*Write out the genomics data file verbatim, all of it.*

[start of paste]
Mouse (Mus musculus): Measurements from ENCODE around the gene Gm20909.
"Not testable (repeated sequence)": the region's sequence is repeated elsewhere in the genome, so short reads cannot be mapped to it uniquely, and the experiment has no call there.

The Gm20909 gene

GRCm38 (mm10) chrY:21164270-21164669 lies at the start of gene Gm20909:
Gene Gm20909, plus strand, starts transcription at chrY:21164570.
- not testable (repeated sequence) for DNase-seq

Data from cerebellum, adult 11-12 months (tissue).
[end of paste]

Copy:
Mouse (Mus musculus): Measurements from ENCODE around the gene Gm20909.
"Not testable (repeated sequence)": the region's sequence is repeated elsewhere in the genome, so short reads cannot be mapped to it uniquely, and the experiment has no call there.

The Gm20909 gene

GRCm38 (mm10) chrY:21164270-21164669 lies at the start of gene Gm20909:
Gene Gm20909, plus strand, starts transcription at chrY:21164570.
- not testable (repeated sequence) for DNase-seq

Data from cerebellum, adult 11-12 months (tissue).